Fort Abraham Lincoln State Park has long insinuated itself among the ranks of haunted places of North Dakota, by always seeming to provide just enough atmosphere—a retreating footstep here, a fading whisper there—to make the ever-growing sub-culture of paranormal enthusiasts emphatically declare the place to be a haven to phantoms, ghouls, spirits, lingerers-on, or any other name by which a ghost may be called. Even the skeptics, when presented with stranger circumstances than may be easily dismissed by logic, are sometimes forced to use the I-don’t-know-how-to-explain-it shoulder shrug.
When the Custer House was reconstructed in 1989 it seems the men and women who long ago lived and died at Fort Lincoln were themselves resurrected. Interpreters and tourists both reported paranormal experiences from the beginning, and as more buildings were added, so too were hauntings to the chronicles of the strange and unexplained at Fort Lincoln. A woman wearing a black dress is seen looking out a second-floor window of the Custer House; footsteps are heard pacing the sergeant’s quarters in the Barracks; the voices of weeping women echo along the boardwalk; a shadowy figure stalks the Commissary at night; horses’ hooves stomp the dirt of their stalls in the Stables.
Paranormal activity has continued for years; occasionally a new phenomena is documented—floating orbs in photographs became quite popular in the early part of the 21st century. It became clear that, try as we may, we could not continue to turn a deaf ear to the stories we heard, or the fervor they created. In 2002, we found the solution: Haunted Fort.
That autumn we embraced the gothic side of Fort Lincoln and ardently began planning the new event. We turned to history and horror films for inspiration, blending the two into a combination of eerie effects and in-your-face scares that successfully transformed the buildings at Fort Lincoln into a terrifying attraction. And that was just the beginning.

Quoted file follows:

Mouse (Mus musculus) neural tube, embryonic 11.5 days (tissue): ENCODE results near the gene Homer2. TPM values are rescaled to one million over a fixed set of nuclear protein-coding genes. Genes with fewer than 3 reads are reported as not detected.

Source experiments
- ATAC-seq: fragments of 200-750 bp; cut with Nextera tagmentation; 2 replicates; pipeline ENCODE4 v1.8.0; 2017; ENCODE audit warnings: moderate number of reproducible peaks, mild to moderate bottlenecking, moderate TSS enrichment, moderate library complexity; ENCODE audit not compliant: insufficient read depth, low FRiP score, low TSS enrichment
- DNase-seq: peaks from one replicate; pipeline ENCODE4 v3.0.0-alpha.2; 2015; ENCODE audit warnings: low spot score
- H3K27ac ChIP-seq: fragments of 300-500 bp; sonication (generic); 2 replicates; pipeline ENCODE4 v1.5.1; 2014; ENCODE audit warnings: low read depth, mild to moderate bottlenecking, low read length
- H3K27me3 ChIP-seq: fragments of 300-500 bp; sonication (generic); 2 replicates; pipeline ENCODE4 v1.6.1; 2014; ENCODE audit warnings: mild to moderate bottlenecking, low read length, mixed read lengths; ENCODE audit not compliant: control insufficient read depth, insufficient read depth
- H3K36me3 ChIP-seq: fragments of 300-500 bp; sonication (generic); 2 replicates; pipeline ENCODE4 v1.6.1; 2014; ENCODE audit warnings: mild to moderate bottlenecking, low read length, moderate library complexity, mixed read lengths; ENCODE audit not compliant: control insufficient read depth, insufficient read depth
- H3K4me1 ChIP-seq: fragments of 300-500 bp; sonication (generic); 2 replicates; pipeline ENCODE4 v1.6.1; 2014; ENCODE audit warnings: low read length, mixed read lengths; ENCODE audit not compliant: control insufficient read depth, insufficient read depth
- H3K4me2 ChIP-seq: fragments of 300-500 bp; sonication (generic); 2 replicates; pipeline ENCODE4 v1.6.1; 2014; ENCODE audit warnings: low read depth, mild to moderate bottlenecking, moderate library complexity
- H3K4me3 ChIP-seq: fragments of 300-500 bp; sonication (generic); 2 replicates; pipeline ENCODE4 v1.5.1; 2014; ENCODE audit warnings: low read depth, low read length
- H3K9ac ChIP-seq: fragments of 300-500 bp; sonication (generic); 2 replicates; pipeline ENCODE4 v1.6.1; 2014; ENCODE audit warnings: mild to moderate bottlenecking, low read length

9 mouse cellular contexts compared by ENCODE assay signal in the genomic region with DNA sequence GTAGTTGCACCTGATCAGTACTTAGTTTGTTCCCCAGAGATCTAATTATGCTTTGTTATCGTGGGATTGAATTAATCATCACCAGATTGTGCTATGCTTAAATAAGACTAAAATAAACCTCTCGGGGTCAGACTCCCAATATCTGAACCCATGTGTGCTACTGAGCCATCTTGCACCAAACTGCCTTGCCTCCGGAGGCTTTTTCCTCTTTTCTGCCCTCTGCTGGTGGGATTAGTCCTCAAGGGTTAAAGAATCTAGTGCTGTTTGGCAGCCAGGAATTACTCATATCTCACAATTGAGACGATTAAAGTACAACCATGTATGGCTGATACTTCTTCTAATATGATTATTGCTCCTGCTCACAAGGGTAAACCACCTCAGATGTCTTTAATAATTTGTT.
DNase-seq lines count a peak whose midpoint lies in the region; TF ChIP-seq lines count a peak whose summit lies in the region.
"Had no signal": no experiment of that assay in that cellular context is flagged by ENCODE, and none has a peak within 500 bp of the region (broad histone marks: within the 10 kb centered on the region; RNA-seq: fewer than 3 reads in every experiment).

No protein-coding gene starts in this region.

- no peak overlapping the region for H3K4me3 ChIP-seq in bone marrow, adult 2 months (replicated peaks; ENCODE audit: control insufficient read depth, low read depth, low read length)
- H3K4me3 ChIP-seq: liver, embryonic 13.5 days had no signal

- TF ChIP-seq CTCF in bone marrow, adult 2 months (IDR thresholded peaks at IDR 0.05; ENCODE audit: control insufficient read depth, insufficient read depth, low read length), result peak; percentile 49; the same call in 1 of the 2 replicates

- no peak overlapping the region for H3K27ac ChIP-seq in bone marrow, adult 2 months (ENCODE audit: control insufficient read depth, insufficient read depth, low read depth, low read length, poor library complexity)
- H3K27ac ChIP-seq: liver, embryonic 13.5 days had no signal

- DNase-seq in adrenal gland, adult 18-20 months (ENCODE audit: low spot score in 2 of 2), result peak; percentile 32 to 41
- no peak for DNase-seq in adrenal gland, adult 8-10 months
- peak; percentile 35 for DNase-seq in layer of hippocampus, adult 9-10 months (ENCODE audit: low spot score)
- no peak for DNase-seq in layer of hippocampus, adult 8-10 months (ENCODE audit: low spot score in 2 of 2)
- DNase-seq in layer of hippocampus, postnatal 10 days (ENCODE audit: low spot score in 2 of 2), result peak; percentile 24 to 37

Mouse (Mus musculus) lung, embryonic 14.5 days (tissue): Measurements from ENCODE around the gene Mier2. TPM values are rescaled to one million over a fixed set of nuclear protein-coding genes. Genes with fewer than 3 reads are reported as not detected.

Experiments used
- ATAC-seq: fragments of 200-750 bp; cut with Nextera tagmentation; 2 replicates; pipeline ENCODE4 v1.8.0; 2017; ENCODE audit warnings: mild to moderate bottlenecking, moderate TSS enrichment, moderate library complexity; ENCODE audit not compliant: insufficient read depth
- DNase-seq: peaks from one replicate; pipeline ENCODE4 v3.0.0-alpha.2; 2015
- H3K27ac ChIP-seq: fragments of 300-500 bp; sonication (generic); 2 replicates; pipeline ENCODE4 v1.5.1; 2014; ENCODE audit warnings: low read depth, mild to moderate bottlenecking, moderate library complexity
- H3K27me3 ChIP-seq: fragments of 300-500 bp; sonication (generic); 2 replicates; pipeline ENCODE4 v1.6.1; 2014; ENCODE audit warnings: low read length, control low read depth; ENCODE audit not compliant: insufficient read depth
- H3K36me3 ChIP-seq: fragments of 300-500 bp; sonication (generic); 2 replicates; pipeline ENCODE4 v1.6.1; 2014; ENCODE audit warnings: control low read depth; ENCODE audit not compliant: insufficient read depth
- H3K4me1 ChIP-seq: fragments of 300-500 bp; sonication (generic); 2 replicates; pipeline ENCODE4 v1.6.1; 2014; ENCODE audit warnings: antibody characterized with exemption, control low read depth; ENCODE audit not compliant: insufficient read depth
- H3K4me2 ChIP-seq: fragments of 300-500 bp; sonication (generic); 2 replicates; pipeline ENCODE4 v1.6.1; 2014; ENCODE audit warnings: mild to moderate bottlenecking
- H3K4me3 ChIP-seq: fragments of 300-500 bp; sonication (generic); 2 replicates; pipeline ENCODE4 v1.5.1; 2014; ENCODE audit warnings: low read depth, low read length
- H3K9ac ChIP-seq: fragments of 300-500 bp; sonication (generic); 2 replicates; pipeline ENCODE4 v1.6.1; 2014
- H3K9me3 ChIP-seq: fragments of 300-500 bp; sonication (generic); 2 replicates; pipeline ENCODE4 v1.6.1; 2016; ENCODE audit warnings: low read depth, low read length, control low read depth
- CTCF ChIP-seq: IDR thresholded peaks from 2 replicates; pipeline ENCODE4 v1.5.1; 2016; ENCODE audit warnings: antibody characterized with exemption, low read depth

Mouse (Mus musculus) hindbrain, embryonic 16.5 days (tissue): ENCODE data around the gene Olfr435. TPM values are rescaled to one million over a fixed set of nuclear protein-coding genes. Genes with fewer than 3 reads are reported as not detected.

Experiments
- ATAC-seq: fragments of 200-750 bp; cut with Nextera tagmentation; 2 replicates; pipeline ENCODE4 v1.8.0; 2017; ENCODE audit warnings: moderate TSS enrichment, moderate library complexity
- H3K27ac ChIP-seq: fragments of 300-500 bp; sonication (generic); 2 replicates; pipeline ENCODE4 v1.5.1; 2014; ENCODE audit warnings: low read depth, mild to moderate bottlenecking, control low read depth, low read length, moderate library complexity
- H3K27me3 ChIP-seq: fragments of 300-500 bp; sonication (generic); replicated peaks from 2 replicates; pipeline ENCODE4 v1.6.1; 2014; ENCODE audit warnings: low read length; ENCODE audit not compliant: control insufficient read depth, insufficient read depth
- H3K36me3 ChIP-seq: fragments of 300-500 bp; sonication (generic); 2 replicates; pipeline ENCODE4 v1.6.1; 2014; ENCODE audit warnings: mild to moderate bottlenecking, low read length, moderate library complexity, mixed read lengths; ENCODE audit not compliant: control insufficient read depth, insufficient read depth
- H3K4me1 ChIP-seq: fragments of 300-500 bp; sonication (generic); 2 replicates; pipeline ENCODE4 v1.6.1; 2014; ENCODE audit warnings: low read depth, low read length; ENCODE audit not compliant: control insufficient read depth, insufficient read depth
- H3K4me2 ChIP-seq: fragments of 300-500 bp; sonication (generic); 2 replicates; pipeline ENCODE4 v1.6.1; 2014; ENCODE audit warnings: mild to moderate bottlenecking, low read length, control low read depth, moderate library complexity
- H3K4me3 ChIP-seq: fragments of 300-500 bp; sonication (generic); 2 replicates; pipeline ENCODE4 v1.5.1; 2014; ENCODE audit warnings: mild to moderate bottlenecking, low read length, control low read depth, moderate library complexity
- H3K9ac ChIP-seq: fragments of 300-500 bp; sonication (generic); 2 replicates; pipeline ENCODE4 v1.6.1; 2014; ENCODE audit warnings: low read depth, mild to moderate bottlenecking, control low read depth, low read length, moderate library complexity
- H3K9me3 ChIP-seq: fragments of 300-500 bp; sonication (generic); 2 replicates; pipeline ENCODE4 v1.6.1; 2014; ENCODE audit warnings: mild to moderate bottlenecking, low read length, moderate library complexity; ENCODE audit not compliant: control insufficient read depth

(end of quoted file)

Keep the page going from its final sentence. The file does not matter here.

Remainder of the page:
Our operation has expanded exponentially over the years. We added an afternoon children’s bash, a carnival-like series of games and prizes for children too young for the evening attraction. The main event, once occupying only one weekend, is now scheduled for two with the possibility of a third, as required by popular demand.
Haunted Fort has evolved into the Fort Abraham Lincoln Foundation’s largest fundraising event, with over 2,500 people turning out to be terrorized in the two days in 2010. All of the proceeds are used to maintain the region’s best interpretive program, and other foundation operations within Fort Abraham Lincoln State Park.
It used to be that when the leaves began to turn, we would get ready to close up shop for the winter. Now, our minds change with the leaves—we turn away from Custer and the Mandan Indians and delve into the world of Poe, Le Fanu and King; of Michael Meyers, Freddy Kruger and Jigsaw. We plot, build, destroy, disembowel and dismember. With our own phobias ever in our minds, Haunted Fort becomes the place where nightmares come to life.
Haunted Fort Staff
During the tour of Haunted Fort the following items will be used: strobe
lights, areas of darkness, fog machines, and other special effects. People
prone to seizures, or individuals in poor health, should use caution.
Please be advised: Haunted Fort is not intended for children or impressionable
Please NO photography or videography of any kind while touring the sites.
Please NO drinks are allowed on tour. All drinks must be disposed of before
leaving the Commissary.
The staff of Haunted Fort will not touch you while touring the sites. Please
DO NOT touch, push, or harass the staff and volunteers of Haunted Fort.
Anyone who does not follow this rule will be asked to leave.
Please NO smoking or alcoholic beverages of any kind are allowed at Haunted